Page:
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Leslie R. Cohen, Thomas F. Shipley, Jeannine Pinto; The role of experience in the perception of biological motion. Journal of Vision 2002;2(7):342. doi: 10.1167/2.7.342.
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© ARVO (1962-2015); The Authors (2016-present)
Can the daily work experience of adults translate into differences in the organization of perceptual events? Human observers are especially sensitive to human motion, as opposed to the motion of objects or animals (Shiffrar, 2001). Tests of this sensitivity frequently make use of point-light displays where an image is reduced to a set of points corresponding to key joints such as the shoulders, wrists, hips, knees and ankles (Johansson, 1973). To what degree might experience influence our ability to detect these events?
We investigated the potential effect of work experience on the perception of biological motion. Two experiments contrasted the performance of naïve observers, seal trainers and dog trainers. In the first experiment observers were shown canonical and inverted displays based on the motion of seals, dogs and people and asked to report what they saw. Patterns of recognition were compared for each of the experimental groups. A second experiment assessed sensitivity by means of a two-alternative forced choice task. Expert and novice observers were shown canonical and inverted target displays similar to those used in the first experiment and asked to determine the presence or absence of figures embedded in noise. Conditions were blocked by stimulus type and orientation.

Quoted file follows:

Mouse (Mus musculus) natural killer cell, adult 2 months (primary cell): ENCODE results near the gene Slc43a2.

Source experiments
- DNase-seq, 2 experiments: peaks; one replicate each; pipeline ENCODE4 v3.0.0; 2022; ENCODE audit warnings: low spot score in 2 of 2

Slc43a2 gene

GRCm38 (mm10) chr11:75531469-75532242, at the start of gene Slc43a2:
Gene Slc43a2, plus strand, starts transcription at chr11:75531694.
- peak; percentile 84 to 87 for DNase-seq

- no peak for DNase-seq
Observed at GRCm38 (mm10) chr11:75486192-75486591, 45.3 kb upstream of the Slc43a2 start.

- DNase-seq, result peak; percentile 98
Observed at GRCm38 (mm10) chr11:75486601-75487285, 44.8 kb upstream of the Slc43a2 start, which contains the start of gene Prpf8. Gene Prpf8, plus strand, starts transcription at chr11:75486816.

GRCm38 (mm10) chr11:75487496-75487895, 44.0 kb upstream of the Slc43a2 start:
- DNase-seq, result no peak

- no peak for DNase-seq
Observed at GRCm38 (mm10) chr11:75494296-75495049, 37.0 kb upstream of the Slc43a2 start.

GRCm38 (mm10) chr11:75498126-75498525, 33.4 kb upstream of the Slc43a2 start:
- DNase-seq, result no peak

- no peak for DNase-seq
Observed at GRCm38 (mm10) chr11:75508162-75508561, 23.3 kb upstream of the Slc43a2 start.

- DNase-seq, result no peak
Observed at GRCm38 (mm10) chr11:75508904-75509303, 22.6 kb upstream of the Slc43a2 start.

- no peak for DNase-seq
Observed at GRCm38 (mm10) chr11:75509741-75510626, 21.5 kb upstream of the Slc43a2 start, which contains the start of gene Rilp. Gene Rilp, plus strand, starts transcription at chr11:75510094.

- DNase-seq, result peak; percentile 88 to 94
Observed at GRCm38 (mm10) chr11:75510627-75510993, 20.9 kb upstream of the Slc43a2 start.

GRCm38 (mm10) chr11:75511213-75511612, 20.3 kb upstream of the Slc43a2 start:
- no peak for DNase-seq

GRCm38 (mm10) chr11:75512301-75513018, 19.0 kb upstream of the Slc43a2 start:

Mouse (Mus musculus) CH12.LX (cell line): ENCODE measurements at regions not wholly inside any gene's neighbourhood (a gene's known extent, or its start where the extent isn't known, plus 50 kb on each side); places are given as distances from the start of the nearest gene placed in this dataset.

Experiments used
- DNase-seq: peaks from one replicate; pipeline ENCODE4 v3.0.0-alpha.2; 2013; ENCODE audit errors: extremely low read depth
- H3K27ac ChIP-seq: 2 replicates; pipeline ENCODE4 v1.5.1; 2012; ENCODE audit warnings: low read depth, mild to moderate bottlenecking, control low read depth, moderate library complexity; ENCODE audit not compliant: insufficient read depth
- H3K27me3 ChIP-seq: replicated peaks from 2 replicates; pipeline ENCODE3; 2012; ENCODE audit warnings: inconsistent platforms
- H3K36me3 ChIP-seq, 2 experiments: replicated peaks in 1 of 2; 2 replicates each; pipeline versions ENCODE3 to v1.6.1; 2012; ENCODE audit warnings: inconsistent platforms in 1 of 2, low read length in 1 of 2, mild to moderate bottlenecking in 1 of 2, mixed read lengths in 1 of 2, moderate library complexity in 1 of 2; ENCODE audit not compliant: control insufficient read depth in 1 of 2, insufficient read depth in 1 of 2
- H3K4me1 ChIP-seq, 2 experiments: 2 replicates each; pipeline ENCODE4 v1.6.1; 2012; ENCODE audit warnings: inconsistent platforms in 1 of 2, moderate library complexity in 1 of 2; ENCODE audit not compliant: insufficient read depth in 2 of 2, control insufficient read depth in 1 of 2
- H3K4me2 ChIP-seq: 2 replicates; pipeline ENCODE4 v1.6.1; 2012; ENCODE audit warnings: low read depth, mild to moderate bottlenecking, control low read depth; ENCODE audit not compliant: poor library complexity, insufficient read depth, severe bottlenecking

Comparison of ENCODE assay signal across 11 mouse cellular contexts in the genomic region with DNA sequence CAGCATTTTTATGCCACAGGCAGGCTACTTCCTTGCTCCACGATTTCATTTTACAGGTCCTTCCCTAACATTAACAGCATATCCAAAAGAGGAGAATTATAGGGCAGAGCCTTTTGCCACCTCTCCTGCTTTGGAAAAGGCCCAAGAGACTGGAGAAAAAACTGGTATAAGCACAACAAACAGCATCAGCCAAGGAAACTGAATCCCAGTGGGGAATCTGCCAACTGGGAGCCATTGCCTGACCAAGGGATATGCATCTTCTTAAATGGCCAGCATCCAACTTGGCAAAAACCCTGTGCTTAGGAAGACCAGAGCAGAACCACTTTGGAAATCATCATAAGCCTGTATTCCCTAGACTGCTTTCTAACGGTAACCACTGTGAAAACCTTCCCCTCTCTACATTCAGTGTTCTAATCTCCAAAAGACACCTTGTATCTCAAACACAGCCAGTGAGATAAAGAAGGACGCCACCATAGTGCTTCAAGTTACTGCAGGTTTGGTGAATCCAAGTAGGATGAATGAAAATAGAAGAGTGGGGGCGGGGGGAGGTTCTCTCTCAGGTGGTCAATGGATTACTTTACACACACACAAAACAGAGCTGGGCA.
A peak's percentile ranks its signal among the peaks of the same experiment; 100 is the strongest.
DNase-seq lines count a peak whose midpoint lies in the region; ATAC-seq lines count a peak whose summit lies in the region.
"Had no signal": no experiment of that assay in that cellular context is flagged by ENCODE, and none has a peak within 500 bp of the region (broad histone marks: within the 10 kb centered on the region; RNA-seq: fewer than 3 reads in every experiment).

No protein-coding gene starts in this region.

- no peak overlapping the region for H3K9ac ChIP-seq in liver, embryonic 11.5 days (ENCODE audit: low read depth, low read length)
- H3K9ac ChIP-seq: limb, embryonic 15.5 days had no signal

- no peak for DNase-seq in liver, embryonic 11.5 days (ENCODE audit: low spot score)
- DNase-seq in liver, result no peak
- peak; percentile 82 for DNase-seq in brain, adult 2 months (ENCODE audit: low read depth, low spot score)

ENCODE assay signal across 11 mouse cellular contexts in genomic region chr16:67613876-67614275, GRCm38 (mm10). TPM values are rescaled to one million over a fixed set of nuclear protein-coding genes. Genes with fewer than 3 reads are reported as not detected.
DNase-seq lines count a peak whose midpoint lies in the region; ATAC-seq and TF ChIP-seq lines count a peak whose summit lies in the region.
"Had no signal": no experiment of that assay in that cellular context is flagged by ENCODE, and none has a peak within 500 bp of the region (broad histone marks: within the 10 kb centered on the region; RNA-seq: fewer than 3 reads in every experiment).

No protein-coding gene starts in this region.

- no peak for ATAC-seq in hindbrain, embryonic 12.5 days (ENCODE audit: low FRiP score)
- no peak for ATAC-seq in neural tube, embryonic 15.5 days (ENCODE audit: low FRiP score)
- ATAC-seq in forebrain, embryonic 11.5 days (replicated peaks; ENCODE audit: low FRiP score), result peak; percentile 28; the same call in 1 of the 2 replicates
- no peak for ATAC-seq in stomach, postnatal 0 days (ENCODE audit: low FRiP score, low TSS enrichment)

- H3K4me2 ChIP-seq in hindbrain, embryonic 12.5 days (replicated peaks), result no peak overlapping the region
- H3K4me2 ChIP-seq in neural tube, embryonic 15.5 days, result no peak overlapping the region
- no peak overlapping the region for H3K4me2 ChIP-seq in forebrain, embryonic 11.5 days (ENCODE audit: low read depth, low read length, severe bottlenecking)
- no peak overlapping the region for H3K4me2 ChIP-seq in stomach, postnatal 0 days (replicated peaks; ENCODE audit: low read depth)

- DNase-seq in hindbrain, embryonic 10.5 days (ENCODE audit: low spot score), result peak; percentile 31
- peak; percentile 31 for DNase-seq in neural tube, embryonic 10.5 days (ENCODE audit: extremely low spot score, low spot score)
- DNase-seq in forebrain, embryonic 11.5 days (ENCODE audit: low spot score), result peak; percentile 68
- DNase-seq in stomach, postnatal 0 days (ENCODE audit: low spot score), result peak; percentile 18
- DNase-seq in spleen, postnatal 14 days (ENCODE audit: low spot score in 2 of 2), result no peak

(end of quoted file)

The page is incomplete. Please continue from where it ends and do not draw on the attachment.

In Experiment 1 all groups had a tendency to report seeing human motion when viewing canonical displays. In Experiment 2 no differences in sensitivity were found between trainer groups. Familiarity with the actual animals and situations from which point-light displays were abstracted did not directly translate into improved recognition or detection. The relationship between experience and recognition appears to be complex: motor experience may impact visual recognition differently than visual experience. Results are discussed within the context of Gibsonian and perception/action theories that have been advanced to account for our sensitivity to human displays.
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